1. Set the Right Rewards

Big goals need big pay-offs. By setting the right rewards or incentives before you begin your work you’ll know exactly what you’re working towards when you finish. I like to set bigger goals for myself because I typically get bored doing mundane things. It is important to map mundane tactical activities to a larger goal that has a prize worthy of striving for. Whether it’s that great steak-dinner at the end of a long work-week, or a weekend getaway because you finished that overdue project, setting the right rewards are a great way to fuel your motivation.

2. Dose Yourself with Dopamine

Chemicals play a huge role in influencing our moods and overall physical and mental drive. When pursuing certain activities such as exercise, listening to music, or chewing gum your brain releases Dopamine, a neurotransmitter that plays a pivotal role in how motivated you are. By leaving a breadcrumb trail of linked dopamine releasing activities, your brain can be conditioned to produce more dopamine.

You can hack your dopamine levels by getting enough sleep, eating foods with tyrosine (such as bananas), and by getting enough daily exercise. Dopamine is a fascinating neurotransmitter and I will likely do a follow-up post diving further into the topic.

3. Set Micro-Goals and Milestones

Feeling like you start out the day motivated but lose steam along the way? You’re not alone. Setting micro-goals that map to your ultimate goals is a great way of “chunking” your tasks down into manageable pieces. I like to set 2 hour sprints for tasks during the day and then typically chunk the beginning, middle, and end with breaks in between. Take short breaks after each sprint to refresh your mind before refocusing on your to-do’s again. In many cases the break can be your micro-reward for each sprint.

4. Focus on the 80/20 Principle

Billionaires and the those in poverty have one thing in common: We all have the same 24 hours in each day. The 80/20 rule, also known as the Pareto Principle essentially states that inputs and outputs in life are not distributed evenly. In other words, the 20% of things you choose on will influence 80% of your overall outcomes.

I have this terrible habit of overcrowding my whiteboard with to-do’s. To prevent prioritizing activity over action, I typically take a photo of the white board with my iPhone and then erase every task on there till I have only 2-3 tasks left over. Tim Ferriss advises to select the 2-3 tasks that are so important that they will render all the other tasks un-important for the rest of your day. This is a phenomenal approach to focus on the quality of output vs. volume of output.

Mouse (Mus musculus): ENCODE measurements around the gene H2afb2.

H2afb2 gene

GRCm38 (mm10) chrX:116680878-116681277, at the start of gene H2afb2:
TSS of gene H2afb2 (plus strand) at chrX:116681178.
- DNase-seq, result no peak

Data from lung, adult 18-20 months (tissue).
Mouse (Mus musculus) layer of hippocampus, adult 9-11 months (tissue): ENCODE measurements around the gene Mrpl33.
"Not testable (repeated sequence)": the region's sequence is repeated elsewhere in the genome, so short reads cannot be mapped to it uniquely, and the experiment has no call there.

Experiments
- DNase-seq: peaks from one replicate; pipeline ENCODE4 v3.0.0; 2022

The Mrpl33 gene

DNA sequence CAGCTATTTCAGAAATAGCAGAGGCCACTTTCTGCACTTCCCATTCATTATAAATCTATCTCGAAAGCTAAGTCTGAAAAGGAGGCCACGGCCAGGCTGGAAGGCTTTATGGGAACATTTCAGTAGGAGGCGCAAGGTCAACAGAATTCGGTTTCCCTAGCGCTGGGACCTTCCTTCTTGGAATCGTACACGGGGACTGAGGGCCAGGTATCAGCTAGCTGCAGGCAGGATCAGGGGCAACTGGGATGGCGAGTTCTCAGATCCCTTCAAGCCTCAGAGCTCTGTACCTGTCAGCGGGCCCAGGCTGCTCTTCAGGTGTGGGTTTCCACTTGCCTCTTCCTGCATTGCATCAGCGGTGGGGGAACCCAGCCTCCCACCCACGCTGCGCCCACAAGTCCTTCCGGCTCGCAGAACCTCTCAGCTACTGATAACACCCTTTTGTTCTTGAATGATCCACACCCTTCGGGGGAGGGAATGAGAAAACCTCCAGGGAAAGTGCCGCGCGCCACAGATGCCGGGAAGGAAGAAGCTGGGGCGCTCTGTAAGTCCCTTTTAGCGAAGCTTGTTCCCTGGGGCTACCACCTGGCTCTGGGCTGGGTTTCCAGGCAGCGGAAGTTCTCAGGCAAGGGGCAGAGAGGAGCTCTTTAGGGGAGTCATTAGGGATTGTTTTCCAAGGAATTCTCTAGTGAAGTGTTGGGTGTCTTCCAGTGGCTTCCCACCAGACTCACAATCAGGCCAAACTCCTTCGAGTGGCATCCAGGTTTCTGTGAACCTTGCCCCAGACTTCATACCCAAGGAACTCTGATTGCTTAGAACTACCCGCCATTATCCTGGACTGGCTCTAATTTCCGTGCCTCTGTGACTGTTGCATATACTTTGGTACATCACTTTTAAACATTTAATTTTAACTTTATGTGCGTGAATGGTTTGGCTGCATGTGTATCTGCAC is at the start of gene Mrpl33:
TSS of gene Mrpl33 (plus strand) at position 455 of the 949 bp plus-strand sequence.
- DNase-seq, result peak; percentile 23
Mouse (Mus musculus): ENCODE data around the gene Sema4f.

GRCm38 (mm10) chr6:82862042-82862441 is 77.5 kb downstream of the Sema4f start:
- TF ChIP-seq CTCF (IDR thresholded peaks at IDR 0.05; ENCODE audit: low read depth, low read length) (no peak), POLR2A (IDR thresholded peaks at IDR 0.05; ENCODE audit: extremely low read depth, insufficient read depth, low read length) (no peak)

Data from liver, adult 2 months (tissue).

5. Be Manic about Reducing Distractions

Studies show that it can take between 30-45 minutes to refocus on your task at hand once your train of thought and focus is interrupted. Based on this you can regain over a quarter of your day simply by reducing distracting and batching similar tasks together. I’ve started using an app called Freedom that effectively blocks out the internet (and thus most distractions) when completing my most important tasks. Reaching Inbox Zero is a dream for many but learning to condition yourself to not look at your email constantly is an entirely different challenge. Give yourself a head start by doing the following:

  1. Unsubscribe from every newsletter that you haven’t read in the last two weeks. Use to make this easy.
  2. Turn off all your alerts and notifications from your email, social media networks, and especially on your smart phone.
  3. Batch your email by setting up auto-responders. Check it once between 11am-12 and again between 4-5pm. Checking and responding to email is usually a high-volume, low-creativity oriented task that is best suitest to your lowest points of productivity every day.

6. Commit to your Goal Publicly.

Publicly declaring your goal can effectively make you try much harder to achieve it. No one wants to be embarrassed in front of their peers for being unable to meet their goals. How about if you put money on the line? Check out GoFuckingDoIt to publicly commit your goals, pick a friend to become a goal supervisor, and pay up a bet in case you don’t complete your goal. It’s a bit like a swear jar… only better.

7. Focus on Attention instead of Time.

The amount of attention you have in a day directly influences the value of your time spent on various activities. By focusing on your attention on tasks that require higher levels of creativity and brain work you’ll not only be able to achieve more, you’ll enjoy and appreciate the process. Each day is divided into 24 equal blocks of 1 hour blocks, but your attention typically peaks at certain points of the day (like the morning or very late at night) but troughs at other points (in the afternoon when you need a caffeine fix).

Embracing these 7 ways to hack your motivation will not only allow you to do more, but enjoy yourself in the process. How do you hack your own motivation? I’d love to hear more from you in the comments.